Then, at 5:15 this morning a large amount of rock fell down the hill just above the landing stage and landed in the back of the (old) customs offices. The fishermen had set off only a short while before and, as there are no ships in at present nobody was around. If it had happened yesterday, during the loading or unloading of the cruise-ship load of elderly tourists, we could have had a major emergency on our hands.

So far it seems there have been no significant injuries from any of this. I gather the lorry driver had a few bruises, though he might have had a few more if the people who were stuck for two hours had known what caused the accident.

The Rock Guards run regular patrols to check for unstable boulders and then evacuate the area and try to send them down in a ‘controlled’ way, though the extent to which 200 tons of falling rock can be said to have been ‘controlled’ is a matter of some dispute. Currently for the China Lane operations they have been collecting scrap metal and old tyres and trying to form a barrier. Everyone who has an old rusty container in their garden (which a surprising number do) has been asked to sell it to the government for use as part of the barrier. What they plan to do afterwards with a collection of squashed containers has not been announced.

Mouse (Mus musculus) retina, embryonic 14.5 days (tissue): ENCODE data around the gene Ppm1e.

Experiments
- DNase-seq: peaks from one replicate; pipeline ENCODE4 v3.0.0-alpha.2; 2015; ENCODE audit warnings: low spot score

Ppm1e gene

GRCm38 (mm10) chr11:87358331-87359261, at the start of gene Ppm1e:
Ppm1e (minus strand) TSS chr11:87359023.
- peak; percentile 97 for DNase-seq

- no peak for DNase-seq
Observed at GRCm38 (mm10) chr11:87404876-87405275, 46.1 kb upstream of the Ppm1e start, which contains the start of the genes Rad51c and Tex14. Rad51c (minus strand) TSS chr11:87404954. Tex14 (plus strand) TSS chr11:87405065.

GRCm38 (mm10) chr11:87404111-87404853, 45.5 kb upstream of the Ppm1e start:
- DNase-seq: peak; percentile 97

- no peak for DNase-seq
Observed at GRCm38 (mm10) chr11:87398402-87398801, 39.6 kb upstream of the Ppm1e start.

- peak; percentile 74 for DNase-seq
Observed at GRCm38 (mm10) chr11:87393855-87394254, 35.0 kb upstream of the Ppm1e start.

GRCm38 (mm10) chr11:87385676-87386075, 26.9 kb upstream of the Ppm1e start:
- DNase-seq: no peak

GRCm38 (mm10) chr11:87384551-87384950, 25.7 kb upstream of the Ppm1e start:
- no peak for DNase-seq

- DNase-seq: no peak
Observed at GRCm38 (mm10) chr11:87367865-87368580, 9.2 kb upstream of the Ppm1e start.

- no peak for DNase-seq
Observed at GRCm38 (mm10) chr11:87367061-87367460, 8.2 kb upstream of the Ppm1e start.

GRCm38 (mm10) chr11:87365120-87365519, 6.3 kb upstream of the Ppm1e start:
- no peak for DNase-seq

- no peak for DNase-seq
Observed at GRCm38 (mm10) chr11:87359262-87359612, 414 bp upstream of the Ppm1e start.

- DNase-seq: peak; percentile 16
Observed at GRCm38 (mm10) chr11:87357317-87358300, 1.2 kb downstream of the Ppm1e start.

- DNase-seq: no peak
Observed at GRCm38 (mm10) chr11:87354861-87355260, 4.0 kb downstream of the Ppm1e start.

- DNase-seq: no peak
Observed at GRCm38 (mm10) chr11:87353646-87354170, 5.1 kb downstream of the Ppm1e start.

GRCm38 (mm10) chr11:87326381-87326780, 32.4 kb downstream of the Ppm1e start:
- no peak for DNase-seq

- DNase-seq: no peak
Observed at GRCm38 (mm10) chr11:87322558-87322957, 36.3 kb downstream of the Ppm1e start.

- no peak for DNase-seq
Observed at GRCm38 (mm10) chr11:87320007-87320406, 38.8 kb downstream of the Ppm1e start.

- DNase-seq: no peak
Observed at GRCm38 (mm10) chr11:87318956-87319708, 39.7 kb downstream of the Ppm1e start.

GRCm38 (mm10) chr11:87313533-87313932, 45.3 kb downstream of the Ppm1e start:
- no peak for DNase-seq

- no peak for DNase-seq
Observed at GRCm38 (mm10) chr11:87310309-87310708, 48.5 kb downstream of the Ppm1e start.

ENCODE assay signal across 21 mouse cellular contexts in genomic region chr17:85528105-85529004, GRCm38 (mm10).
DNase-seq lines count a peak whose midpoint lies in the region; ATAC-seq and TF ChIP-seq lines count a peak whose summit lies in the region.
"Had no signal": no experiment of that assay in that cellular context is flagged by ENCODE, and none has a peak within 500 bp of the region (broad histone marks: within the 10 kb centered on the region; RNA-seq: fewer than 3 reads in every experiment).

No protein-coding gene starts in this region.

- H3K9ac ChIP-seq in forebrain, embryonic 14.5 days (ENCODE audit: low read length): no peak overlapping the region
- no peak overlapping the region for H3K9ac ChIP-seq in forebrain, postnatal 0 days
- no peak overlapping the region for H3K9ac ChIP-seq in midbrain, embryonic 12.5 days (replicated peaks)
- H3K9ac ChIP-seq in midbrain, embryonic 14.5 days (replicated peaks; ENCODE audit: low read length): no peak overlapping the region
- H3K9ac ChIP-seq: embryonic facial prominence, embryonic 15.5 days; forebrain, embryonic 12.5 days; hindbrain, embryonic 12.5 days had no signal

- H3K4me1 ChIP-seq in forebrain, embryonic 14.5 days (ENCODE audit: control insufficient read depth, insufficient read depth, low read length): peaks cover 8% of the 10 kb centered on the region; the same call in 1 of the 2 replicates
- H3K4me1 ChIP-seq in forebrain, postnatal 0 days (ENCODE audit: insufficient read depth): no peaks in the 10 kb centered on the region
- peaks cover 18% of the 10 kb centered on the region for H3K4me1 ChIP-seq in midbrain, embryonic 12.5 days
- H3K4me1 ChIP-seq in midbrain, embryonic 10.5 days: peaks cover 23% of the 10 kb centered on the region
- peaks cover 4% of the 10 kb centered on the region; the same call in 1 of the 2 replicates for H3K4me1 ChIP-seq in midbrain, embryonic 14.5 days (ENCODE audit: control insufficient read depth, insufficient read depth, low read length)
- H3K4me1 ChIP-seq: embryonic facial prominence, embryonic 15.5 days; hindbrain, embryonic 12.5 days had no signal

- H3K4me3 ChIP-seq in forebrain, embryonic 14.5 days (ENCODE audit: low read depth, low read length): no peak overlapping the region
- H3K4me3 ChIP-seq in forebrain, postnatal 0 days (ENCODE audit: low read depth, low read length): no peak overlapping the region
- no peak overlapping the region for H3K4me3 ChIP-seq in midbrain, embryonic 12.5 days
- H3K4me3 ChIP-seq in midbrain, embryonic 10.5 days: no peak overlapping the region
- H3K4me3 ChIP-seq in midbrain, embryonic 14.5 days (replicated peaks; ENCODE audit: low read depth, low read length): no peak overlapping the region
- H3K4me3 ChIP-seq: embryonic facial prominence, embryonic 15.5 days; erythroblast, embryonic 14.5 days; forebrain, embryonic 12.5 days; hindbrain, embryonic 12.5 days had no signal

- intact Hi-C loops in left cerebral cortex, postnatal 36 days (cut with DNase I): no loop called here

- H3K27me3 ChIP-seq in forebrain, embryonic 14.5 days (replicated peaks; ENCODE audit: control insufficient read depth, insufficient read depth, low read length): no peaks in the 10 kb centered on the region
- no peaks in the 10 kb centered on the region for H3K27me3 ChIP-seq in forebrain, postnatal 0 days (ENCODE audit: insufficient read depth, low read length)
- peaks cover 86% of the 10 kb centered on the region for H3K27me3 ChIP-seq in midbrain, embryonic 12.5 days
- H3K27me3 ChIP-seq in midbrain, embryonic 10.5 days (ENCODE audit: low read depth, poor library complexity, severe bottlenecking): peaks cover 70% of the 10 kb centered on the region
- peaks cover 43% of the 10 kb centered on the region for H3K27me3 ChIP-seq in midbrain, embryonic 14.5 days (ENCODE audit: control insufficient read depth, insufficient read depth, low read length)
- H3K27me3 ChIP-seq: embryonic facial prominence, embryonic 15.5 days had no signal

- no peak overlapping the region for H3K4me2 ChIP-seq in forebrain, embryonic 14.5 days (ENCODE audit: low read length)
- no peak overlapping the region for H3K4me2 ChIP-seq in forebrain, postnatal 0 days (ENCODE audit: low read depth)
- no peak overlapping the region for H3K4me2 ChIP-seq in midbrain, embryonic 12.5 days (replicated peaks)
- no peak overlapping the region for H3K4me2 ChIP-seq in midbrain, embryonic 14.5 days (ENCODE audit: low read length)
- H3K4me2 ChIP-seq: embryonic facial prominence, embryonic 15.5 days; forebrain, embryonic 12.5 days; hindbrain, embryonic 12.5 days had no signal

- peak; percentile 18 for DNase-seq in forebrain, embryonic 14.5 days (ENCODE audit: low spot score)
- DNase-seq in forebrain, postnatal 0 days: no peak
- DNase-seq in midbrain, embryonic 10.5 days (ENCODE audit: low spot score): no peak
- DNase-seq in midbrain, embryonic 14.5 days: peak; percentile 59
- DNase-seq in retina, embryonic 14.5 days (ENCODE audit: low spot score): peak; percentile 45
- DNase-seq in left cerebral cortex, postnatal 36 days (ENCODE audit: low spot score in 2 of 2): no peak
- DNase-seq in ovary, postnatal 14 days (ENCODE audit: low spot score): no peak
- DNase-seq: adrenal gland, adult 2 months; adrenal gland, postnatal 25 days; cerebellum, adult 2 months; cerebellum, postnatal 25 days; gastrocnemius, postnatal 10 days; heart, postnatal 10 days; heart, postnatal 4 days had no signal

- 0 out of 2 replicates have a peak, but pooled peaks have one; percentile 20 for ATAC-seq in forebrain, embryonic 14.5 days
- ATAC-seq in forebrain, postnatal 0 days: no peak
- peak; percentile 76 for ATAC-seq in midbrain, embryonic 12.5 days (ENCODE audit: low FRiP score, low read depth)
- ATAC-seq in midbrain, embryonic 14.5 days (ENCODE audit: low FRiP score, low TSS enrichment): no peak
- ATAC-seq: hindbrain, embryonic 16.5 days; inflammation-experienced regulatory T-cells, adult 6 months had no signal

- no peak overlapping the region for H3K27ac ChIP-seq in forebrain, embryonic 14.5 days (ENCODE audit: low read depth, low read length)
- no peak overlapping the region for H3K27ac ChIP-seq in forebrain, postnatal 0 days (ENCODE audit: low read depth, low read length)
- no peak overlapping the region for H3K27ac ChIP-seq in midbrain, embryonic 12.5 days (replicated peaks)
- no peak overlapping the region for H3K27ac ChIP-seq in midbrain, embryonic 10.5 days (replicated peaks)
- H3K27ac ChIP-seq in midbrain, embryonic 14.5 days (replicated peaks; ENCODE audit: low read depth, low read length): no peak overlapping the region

As a PS, I just had to retype some of this because, in the process of trying to power down the area of the rock operations, someone pulled the wrong lever and blacked out half of Jamestown. I may save up and buy them some sticky paper to label the switches.

Wednesday, April 13, 2005


Stay calm, don't get cross ...

I contacted an international money transmission company on behalf of a customer, asking if we could send them funds, from our accounts in London, for onward transmission to their agents in Fiji, for collection in cash by the relative of a customer. As they are the best known name in this business I didn't expect a problem.

Their reply began: “